Mark Sever Bell
|This article needs additional citations for verification. (January 2013) (Learn how and when to remove this template message)|
|Mark Sever Bell|
15 May 1843|
Sydney, New South Wales
|Died||26 June 1906
|Buried at||All Soul's Churchyard, South Ascot, Berkshire|
Third Anglo-Ashanti War
Companion of the Order of the Bath
Colonel Mark Sever Bell, VC, CB (15 May 1843 – 26 June 1906) was an English recipient of the Victoria Cross, the highest award for gallantry in the face of the enemy that can be awarded to British and Commonwealth forces. Born in the Australian colony of New South Wales, his family travelled to England when he was an infant.
Bell was 30 years old, and a lieutenant in the Corps of Royal Engineers, British Army during the First Ashanti Expedition when the following deed took place on 4 February 1874 at the Battle of Ordashu, Ashanti (now Ghana) for which he was awarded the VC:
For his distinguished bravery, and zealous, resolute, and self-devoted conduct at the battle of Ordahsu, on the 4th February, 1874, whilst serving under the immediate orders of Colonel Sir John Chetham McLeod, K.C.B., of the 42nd Regiment, who commanded the Advanced Guard. Sir John McLeod was an eye witness of his gallant find distinguished conduct on the occasion, and considers that this Officer's fearless and resolute bearing, being always in the front, urging on and encouraging an unarmed working party of Fantee labourers, who were exposed not only to the fire of the Enemy, but to the wild and irregular fire of the Native Troops in the rear, contributed very materially to the success of the day. By his example, he made these men do what no European party was ever required to do in warfare, namely, to work under fire in the face of the Enemy without a covering party.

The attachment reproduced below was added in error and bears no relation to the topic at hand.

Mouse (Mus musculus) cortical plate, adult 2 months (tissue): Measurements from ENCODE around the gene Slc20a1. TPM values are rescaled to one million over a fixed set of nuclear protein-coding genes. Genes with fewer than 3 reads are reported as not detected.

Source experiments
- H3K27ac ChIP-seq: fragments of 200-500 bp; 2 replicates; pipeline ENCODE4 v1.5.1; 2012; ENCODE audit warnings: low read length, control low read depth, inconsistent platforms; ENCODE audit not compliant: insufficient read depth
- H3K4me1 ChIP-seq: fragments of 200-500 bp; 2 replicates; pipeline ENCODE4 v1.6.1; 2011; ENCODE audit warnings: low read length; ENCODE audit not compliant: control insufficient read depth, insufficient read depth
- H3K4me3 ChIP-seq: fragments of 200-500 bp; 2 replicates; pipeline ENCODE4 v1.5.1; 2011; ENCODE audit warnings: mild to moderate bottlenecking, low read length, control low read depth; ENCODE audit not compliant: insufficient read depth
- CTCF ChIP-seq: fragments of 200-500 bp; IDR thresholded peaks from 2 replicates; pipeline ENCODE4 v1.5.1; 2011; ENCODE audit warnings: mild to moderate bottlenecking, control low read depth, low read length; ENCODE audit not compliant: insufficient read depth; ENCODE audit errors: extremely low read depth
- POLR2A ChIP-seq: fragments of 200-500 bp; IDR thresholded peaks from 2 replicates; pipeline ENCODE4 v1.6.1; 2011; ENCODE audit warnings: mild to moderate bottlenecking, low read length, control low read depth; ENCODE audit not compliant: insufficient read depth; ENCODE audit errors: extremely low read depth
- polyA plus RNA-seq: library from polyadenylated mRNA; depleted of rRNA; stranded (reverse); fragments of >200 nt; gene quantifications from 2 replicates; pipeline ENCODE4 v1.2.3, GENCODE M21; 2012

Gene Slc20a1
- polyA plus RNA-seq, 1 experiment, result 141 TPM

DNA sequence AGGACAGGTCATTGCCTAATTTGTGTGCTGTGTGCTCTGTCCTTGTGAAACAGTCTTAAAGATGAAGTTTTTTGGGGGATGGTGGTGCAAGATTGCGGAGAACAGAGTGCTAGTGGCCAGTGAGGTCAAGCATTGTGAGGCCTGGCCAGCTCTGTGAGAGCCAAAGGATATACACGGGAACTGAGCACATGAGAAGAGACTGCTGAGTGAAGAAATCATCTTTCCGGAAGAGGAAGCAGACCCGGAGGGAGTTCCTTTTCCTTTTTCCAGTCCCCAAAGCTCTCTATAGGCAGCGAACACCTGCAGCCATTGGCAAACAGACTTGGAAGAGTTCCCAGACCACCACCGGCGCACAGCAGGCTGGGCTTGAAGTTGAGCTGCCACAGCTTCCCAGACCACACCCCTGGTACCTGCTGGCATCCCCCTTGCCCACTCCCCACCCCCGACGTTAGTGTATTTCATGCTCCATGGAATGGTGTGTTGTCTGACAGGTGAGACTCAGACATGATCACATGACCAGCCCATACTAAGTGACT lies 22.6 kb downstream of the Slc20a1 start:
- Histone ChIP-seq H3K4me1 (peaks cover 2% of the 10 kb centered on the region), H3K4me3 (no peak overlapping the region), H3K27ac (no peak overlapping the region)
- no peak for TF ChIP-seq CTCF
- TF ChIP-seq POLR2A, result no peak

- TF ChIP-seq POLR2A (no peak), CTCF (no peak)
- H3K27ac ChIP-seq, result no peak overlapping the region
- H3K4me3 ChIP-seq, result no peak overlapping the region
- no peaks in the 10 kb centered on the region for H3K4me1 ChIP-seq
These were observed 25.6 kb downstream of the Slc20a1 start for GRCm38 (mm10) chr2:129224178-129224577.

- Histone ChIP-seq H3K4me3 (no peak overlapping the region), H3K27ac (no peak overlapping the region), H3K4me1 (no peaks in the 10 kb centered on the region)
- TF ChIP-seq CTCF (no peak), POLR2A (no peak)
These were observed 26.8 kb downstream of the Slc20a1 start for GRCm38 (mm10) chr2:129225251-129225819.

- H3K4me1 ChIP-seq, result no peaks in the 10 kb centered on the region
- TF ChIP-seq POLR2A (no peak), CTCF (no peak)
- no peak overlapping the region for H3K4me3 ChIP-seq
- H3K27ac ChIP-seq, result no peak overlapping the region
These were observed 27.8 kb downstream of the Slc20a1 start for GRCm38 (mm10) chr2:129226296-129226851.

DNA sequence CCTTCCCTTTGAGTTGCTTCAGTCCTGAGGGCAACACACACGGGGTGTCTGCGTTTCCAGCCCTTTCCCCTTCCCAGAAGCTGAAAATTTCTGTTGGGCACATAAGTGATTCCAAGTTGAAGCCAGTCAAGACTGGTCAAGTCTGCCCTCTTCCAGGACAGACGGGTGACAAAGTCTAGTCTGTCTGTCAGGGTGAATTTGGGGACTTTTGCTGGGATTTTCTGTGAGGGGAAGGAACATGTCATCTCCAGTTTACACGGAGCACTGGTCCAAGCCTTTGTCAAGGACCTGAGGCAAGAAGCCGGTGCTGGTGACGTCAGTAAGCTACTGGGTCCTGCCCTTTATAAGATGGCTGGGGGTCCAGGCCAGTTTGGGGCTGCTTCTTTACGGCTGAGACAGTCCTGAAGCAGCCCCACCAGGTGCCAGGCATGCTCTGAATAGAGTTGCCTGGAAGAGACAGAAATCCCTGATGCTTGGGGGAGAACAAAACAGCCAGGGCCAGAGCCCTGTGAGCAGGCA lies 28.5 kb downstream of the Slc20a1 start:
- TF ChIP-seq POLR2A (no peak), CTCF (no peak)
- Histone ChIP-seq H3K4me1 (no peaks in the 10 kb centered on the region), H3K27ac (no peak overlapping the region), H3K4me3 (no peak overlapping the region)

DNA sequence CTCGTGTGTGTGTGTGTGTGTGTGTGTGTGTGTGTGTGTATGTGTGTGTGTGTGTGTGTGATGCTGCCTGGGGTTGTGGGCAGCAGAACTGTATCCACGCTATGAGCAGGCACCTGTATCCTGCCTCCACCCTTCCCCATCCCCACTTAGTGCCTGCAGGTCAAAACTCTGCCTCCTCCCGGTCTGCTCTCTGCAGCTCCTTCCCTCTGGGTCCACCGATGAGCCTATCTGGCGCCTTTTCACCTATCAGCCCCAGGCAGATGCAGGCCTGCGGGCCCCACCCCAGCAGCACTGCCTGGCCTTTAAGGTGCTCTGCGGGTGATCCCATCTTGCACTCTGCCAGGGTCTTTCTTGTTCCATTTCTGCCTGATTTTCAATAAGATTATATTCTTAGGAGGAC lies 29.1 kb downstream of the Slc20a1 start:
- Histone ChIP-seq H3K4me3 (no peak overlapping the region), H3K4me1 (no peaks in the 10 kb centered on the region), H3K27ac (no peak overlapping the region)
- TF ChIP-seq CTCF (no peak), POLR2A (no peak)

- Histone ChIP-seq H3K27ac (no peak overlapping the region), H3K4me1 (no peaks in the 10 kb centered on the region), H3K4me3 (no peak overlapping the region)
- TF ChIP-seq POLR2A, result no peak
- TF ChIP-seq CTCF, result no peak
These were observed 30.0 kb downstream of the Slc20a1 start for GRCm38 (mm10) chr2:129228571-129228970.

His Victoria Cross is displayed at the Royal Engineers Museum, Chatham, England.